Update, 4/7/15: Two Village Voice staffers received our IDNYC cards over the weekend — just ten days after we applied. Huzzah!
Read the original story below:
In the days following the launch of Mayor Bill de Blasio’s IDNYC initiative — the most expansive municipal identification program in the country — New Yorkers flocked to enrollment centers like pigeons gobbling up breadcrumbs.
And admittedly, the crumbs aren’t half bad: The IDNYC card entitles residents of New York City to free one-year memberships (for the 2015 calendar year) at cultural institutions like the Bronx Zoo, the Brooklyn Academy of Music, Lincoln Center, the Metropolitan Museum of Art, the Public Theater, MoMA P.S.1, the New York City Ballet, and more. You can use the card at the New York, Queens, and Brooklyn public library systems. And most importantly, the card can be used as proof of identification, no matter your immigration status. They’ll even waive the proof-of-residency requirement for victims of domestic abuse and the homeless.
So it’s no surprise that after the program’s January 12 launch, news outlets were reporting unwieldy lines at the city’s fifteen enrollment centers (plus two additional pop-up facilities), and hour-long waits just to get through to 311 to make an in-person appointment. The IDNYC website instructs people to make an appointment at an enrollment center and arrive with documents proving identity and residency in New York. Applications are available in PDF form in 25 languages on the website, or you can fill one out in person at the center.
The site closest to the Village Voice office at 180 Water Street listed November as the earliest available date for an in-person appointment when we checked this week. Some other locations, like Brooklyn’s Center for Family Life or the Bronx’s Department of Finance, have similar wait times. Others have appointments available in April, May, or June; very few are left for March.
New Yorkers are too busy for that shit. So here’s a tip: Just show up!
I showed up at the Water Street location, without an appointment, on a drizzly, gray morning. Just a girl and a dream to spend zero dollars on cultural activities this summer. I arrived at 10 a.m., an hour after the center opened, and signed in at the lobby. On the twelfth floor, there were five or six people in line to fill out an application. Two girls in front of me had also showed up without appointments. A man at the head of the line checked our documents and pointed us to a table where we could pick up applications in English, Spanish, or Mandarin. A woman added my name to a list of walk-ins, and directed me to take a seat amid one of the rows of chairs set up near the table to fill out the application. A few minutes later, I was ushered into another room where eight people sat behind computers verifying documents and taking photos.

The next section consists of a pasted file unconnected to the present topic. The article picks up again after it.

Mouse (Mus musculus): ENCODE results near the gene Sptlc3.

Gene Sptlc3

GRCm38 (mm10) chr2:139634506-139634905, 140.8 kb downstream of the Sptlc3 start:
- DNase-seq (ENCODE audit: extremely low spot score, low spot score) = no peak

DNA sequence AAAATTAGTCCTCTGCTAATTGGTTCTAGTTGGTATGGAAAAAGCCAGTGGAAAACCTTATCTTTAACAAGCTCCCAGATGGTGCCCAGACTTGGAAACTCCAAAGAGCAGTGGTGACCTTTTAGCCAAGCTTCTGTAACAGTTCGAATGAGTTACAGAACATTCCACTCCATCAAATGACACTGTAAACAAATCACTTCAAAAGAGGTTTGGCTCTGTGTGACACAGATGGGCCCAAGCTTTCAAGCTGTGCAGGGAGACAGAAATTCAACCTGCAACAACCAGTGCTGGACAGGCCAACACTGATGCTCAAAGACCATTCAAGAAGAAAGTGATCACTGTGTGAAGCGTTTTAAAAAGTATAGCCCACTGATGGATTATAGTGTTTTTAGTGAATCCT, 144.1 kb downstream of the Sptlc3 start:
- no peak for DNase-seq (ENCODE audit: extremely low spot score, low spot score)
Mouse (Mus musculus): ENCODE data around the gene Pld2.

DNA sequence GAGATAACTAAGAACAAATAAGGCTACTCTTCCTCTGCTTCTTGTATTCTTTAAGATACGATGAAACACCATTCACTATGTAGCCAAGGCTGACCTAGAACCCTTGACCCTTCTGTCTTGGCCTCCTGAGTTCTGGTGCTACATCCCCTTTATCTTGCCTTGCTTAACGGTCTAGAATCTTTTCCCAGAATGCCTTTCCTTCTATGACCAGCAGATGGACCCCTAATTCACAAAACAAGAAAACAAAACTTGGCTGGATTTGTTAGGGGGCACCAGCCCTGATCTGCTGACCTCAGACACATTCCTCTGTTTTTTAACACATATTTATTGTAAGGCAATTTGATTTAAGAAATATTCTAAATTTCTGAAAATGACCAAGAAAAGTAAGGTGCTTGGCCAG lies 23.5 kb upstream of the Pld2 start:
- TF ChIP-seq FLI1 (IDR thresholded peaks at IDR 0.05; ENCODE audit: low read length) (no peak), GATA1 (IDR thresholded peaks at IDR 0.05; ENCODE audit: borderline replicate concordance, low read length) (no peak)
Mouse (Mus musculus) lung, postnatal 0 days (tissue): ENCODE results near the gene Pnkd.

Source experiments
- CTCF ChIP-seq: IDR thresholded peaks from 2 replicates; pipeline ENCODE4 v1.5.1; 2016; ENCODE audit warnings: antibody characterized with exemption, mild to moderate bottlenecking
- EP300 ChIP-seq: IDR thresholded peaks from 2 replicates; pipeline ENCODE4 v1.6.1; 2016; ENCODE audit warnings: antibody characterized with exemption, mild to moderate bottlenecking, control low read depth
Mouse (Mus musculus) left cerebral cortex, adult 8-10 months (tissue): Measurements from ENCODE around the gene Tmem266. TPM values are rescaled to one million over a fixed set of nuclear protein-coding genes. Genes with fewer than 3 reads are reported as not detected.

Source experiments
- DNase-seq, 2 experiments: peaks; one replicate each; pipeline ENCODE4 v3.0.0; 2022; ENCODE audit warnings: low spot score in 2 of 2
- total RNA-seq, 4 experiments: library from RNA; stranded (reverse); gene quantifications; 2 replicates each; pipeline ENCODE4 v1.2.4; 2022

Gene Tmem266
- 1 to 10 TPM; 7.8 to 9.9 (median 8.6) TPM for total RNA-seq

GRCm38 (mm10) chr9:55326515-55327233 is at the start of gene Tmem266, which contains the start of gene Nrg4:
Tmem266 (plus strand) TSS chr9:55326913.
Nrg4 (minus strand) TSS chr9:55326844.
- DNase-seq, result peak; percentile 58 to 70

All told, I was in and out in twenty minutes. What’s more, the experience couldn’t have been further from the typical bureaucratic slog you might experience at the DMV — the people were gracious and helpful, and the process was seamless. The cheery mood among employees seemed more akin to a start-up, not a city agency issuing IDs. Most employees skewed younger, and while inexperienced — “No, Mandarin is a simpler version of Chinese. I just learned that,” said one employee to another as a cluster of six people waited for applications — it was warm and welcoming.
There were no invasive questions. No suspicious eyes. No doubting my motives. The lovely woman who took my picture told me I would get the card in the mail in about three weeks. Easy peasy.
For those who want their IDs, and want them now: Go early, and, according to one of the workers I spoke to there, it wouldn’t hurt to pick a crappy day, weather-wise.